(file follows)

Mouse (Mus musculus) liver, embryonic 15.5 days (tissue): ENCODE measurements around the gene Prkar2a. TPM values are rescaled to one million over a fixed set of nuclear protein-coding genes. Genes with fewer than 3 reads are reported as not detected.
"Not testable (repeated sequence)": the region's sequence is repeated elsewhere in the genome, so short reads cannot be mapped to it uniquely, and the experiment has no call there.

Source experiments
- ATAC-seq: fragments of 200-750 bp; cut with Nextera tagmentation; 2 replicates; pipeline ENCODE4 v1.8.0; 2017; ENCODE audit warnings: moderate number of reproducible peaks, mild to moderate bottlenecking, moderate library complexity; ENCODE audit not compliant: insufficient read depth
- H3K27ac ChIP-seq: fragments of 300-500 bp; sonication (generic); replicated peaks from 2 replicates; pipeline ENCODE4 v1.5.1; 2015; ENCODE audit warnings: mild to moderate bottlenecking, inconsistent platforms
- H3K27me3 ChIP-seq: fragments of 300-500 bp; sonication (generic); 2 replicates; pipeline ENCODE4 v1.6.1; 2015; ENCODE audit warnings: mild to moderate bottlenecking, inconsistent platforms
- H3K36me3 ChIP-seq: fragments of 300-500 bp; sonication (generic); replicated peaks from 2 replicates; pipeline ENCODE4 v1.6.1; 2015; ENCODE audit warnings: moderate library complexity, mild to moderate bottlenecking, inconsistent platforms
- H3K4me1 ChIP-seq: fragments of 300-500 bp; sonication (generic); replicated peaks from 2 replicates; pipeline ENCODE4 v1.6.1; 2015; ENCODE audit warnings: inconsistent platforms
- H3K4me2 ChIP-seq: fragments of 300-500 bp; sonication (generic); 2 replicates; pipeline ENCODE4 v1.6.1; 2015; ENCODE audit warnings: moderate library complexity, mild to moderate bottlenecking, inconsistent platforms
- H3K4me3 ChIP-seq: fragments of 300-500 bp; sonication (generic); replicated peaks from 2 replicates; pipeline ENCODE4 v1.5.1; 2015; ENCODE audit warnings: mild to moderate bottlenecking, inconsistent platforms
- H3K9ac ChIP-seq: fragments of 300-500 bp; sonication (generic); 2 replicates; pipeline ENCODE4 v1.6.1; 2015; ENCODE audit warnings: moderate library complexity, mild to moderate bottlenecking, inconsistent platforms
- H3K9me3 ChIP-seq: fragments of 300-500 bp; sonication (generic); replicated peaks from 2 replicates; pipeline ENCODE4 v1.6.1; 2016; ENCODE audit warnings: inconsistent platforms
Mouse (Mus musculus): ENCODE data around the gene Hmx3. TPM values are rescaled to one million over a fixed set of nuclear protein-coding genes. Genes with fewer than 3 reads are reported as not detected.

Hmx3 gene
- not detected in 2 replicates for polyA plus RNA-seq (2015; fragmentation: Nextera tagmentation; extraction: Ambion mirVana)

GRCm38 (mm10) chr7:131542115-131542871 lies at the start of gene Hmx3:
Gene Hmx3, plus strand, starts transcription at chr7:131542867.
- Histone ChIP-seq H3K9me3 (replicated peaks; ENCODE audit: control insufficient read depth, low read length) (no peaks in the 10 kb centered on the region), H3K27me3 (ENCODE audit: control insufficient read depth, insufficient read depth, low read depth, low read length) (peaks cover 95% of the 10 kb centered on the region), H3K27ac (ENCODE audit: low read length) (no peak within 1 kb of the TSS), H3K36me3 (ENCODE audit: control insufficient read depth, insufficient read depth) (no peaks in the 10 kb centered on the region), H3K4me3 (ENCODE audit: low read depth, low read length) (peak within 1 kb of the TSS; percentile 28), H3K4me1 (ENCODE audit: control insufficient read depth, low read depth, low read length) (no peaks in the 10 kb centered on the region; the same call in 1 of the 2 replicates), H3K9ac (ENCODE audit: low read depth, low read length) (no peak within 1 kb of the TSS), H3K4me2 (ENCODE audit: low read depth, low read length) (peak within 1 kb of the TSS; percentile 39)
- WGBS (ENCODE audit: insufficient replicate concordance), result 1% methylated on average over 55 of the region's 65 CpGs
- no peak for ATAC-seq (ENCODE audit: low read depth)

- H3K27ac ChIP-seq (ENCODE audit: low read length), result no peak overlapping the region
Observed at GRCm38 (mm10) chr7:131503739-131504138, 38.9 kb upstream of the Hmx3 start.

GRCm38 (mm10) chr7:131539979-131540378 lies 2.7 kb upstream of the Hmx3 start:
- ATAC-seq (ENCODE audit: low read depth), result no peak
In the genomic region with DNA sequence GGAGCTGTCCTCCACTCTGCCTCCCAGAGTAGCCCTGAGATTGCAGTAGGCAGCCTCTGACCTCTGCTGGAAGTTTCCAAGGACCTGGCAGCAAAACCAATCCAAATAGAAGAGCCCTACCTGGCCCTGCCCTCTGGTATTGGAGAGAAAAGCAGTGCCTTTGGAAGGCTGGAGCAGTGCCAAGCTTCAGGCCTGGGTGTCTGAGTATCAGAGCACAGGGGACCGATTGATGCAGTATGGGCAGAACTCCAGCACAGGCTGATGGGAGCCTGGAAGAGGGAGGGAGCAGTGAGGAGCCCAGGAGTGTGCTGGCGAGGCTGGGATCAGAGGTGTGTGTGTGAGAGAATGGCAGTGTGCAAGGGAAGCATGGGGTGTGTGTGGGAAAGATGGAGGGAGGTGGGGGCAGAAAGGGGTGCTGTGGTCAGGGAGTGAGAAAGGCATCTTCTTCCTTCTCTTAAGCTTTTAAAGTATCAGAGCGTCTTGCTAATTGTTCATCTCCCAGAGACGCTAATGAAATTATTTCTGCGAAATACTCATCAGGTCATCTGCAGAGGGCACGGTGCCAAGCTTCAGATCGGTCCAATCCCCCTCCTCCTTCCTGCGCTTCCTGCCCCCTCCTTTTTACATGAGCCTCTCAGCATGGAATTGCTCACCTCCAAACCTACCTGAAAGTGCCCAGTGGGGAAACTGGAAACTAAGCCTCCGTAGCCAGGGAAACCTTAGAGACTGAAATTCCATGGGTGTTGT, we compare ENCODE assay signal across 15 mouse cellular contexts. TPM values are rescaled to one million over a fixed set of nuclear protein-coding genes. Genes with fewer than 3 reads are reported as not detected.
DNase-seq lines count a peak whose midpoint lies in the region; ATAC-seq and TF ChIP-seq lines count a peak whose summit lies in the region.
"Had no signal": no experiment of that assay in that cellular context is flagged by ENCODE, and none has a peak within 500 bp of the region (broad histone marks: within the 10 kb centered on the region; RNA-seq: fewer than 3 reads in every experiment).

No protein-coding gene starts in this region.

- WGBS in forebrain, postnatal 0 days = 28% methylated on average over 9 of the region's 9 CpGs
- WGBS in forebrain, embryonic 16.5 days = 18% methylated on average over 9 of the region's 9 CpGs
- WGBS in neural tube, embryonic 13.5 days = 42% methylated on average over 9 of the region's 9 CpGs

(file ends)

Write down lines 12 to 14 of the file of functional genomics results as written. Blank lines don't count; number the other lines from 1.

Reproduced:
- H3K9me3 ChIP-seq: fragments of 300-500 bp; sonication (generic); replicated peaks from 2 replicates; pipeline ENCODE4 v1.6.1; 2016; ENCODE audit warnings: inconsistent platforms
Mouse (Mus musculus): ENCODE data around the gene Hmx3. TPM values are rescaled to one million over a fixed set of nuclear protein-coding genes. Genes with fewer than 3 reads are reported as not detected.

Hmx3 gene